I had all the presents back at my apartment, I was halfway through wrapping them, and I realized, “Damn, I used the wrong wrapping paper.” The paper I used said, “Happy Birthday.” I didn’t want to waste it, so I just wrote “Jesus” on it. ~Demetri Martin
Day: November 29, 2011
Last week’s chat focused on professional and personal boundaries in social media. I mentioned how when I left a congregation as vicar, I would “unfriend” parishioners on my Facebook page. “When you leave, you leave,” I tweeted. Not everyone agrees.
He knew that joy flowed from honesty, rather than around it—sound familiar? In a similar way, Christians, whose identity is found apart from our ever-changing and often hopeless abilities and attributes, are free to laugh at ourselves. This is part and parcel of Christian joy.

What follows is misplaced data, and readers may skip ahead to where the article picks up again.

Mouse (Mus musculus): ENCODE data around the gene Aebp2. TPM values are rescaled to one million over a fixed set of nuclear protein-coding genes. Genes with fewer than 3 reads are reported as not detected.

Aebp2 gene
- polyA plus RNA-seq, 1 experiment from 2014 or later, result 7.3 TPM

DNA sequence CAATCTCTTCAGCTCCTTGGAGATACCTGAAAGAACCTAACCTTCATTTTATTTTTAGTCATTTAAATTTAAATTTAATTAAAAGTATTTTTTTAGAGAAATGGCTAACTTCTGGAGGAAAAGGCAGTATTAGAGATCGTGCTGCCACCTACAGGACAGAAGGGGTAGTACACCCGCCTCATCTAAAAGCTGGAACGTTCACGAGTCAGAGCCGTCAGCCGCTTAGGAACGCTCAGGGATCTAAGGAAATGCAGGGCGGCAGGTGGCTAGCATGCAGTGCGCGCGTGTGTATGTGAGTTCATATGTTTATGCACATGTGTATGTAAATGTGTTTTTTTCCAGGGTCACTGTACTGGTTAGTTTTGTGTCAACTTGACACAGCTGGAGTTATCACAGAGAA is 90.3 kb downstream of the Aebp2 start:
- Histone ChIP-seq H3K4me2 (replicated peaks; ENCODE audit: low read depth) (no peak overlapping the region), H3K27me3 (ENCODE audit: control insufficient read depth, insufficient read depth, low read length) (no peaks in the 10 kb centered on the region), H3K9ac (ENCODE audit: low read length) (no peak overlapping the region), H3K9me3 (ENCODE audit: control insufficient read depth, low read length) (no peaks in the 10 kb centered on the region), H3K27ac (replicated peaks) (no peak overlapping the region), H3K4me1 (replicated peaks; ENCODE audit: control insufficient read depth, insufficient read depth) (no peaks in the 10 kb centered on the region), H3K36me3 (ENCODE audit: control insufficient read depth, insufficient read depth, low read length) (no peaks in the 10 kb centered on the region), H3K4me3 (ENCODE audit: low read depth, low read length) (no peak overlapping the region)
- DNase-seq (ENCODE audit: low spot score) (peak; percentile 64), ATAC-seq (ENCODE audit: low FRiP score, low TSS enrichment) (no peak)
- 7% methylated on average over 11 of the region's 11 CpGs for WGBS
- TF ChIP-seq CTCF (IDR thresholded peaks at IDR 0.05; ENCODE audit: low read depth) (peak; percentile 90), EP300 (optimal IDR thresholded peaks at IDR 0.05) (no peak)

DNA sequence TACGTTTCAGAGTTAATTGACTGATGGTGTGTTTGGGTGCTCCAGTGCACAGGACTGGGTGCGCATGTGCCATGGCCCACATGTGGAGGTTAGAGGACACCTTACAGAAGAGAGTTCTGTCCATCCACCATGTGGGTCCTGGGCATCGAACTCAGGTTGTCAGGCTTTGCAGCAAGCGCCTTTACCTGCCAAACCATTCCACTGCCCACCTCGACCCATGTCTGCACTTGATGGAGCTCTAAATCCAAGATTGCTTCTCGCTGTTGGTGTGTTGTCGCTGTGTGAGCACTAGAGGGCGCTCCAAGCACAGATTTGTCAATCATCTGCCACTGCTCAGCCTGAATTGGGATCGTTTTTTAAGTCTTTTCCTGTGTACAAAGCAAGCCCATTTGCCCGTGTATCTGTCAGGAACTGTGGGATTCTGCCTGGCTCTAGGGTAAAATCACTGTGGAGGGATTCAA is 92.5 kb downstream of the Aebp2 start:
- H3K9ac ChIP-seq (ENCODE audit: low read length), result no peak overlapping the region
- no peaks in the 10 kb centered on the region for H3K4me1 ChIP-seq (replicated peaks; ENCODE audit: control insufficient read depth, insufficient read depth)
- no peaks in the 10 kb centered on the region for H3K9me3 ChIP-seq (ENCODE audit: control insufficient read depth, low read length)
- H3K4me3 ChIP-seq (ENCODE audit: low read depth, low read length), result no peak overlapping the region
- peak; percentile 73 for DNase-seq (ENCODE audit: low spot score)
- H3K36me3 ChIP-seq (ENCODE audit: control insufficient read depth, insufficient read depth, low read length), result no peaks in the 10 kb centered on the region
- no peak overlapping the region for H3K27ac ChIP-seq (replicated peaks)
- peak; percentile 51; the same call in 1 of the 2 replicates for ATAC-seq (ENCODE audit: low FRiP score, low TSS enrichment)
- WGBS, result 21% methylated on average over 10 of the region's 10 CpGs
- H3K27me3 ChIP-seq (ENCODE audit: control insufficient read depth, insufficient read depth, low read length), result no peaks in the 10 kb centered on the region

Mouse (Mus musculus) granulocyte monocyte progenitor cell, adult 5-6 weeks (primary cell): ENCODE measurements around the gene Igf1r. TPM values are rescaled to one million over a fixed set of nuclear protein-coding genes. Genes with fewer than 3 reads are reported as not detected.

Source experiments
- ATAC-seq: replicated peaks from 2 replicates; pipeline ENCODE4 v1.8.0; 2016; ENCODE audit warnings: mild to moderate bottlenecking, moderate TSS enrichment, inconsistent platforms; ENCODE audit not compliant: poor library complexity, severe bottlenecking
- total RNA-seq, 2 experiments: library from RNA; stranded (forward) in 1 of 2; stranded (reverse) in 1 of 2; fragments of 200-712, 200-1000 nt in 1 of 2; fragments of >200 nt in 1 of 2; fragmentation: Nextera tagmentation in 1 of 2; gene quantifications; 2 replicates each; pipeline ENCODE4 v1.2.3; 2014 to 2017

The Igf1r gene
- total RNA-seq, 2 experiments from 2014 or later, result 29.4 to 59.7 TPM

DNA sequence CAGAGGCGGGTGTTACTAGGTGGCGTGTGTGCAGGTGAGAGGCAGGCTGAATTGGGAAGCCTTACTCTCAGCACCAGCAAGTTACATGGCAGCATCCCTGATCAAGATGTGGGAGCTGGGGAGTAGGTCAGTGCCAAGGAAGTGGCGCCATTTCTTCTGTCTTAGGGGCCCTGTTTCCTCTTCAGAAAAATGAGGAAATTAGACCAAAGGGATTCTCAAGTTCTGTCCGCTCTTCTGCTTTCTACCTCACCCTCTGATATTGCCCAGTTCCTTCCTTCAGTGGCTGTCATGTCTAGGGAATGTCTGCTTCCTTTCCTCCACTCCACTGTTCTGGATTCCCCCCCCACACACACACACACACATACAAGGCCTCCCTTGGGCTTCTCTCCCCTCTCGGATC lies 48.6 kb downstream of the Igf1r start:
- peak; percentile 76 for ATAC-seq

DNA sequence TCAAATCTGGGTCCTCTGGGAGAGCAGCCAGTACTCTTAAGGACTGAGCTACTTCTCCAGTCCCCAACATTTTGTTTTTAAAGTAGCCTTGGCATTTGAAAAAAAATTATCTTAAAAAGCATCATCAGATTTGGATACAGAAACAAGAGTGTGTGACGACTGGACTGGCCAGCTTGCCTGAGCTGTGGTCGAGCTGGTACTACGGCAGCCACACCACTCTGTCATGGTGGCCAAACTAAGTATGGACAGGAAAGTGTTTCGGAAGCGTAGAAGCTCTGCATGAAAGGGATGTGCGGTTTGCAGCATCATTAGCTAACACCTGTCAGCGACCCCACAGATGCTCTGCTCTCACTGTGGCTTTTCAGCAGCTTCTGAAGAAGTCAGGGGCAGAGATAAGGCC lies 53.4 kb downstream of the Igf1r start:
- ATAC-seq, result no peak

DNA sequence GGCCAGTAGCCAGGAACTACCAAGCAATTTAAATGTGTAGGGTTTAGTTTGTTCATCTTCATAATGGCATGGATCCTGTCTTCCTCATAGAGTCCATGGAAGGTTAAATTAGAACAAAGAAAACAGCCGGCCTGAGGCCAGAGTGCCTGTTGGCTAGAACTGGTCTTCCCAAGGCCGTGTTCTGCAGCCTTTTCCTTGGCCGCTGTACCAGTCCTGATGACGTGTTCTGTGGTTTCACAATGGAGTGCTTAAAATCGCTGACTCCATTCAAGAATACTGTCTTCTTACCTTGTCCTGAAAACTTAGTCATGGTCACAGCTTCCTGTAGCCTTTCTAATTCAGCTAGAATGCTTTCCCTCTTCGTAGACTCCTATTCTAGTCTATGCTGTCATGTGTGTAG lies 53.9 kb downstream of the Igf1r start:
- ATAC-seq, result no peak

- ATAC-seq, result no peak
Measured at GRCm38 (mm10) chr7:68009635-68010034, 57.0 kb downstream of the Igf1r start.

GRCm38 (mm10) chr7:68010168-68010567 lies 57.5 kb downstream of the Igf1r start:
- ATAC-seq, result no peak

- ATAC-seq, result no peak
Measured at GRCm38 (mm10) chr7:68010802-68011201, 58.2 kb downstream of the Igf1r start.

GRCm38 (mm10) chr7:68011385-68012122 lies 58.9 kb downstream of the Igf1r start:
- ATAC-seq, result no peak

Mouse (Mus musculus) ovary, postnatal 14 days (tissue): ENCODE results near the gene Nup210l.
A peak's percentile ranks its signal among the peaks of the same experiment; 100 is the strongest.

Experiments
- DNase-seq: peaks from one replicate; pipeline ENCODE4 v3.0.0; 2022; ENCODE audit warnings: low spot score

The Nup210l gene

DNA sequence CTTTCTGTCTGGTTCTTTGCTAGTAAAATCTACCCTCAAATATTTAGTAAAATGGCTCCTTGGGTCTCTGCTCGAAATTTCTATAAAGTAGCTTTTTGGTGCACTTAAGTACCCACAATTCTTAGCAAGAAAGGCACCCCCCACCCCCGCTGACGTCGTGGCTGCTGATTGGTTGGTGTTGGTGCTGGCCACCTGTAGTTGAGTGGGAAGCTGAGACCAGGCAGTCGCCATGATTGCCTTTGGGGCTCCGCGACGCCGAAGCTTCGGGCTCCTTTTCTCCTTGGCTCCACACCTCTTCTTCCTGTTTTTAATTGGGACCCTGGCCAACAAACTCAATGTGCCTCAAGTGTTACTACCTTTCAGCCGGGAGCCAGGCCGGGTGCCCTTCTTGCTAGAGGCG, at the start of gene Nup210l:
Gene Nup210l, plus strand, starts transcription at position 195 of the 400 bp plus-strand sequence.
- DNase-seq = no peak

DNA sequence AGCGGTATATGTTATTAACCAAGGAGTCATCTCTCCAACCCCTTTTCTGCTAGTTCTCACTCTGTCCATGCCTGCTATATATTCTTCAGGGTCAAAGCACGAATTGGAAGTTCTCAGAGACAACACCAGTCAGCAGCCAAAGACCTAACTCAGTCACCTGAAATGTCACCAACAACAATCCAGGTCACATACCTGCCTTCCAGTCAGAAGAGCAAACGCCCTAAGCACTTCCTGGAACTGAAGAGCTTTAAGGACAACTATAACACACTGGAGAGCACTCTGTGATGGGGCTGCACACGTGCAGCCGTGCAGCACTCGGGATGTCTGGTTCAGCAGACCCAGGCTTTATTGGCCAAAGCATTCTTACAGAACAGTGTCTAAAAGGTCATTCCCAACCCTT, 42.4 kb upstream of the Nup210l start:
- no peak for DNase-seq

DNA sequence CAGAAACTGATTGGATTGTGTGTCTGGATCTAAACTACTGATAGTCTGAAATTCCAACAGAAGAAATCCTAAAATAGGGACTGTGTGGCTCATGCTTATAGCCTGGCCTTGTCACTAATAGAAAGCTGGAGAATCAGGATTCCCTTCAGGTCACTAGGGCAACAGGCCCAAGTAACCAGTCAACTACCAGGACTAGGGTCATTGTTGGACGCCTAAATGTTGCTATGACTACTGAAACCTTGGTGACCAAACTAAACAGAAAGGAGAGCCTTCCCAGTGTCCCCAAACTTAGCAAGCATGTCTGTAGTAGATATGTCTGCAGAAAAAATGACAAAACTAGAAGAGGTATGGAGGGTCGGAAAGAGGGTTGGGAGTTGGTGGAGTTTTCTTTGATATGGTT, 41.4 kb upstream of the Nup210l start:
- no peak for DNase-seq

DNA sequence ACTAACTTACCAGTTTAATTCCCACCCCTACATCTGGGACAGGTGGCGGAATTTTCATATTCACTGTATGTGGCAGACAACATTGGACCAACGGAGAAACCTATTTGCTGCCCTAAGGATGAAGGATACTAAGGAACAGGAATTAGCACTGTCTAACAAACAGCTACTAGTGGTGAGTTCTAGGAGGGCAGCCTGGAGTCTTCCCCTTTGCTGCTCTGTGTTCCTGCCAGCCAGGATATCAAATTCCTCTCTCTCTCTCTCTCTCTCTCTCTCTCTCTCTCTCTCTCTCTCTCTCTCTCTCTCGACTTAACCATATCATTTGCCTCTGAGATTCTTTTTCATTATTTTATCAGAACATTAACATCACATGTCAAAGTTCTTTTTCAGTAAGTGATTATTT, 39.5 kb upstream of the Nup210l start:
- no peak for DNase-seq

It would be odd, therefore, not to acknowledge some sadness over the passing of something so central to Catholic life as what will soon be called the “old” Sacramentary. Even if you are eagerly anticipating the new translations, something significant is moving into the past, and is being lost.
Traditionally, when commentaries discuss this story, the tree is described as being barren. But in that flip-flop way of the Hebrew tradition, is this a story less about the barrenness of the fig tree, and more about it covering absolutely nothing with its showy leaves?